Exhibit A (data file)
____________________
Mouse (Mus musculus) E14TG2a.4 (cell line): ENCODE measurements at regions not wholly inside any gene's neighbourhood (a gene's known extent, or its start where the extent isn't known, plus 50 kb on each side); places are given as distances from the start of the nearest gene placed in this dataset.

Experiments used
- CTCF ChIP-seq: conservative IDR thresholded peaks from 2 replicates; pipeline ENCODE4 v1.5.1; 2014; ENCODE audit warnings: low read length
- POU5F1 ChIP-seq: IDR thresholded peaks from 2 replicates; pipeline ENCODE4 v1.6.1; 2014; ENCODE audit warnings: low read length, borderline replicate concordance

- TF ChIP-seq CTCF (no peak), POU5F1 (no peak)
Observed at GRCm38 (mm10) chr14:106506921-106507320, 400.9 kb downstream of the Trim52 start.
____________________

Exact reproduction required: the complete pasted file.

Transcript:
Mouse (Mus musculus) E14TG2a.4 (cell line): ENCODE measurements at regions not wholly inside any gene's neighbourhood (a gene's known extent, or its start where the extent isn't known, plus 50 kb on each side); places are given as distances from the start of the nearest gene placed in this dataset.

Experiments used
- CTCF ChIP-seq: conservative IDR thresholded peaks from 2 replicates; pipeline ENCODE4 v1.5.1; 2014; ENCODE audit warnings: low read length
- POU5F1 ChIP-seq: IDR thresholded peaks from 2 replicates; pipeline ENCODE4 v1.6.1; 2014; ENCODE audit warnings: low read length, borderline replicate concordance

- TF ChIP-seq CTCF (no peak), POU5F1 (no peak)
Observed at GRCm38 (mm10) chr14:106506921-106507320, 400.9 kb downstream of the Trim52 start.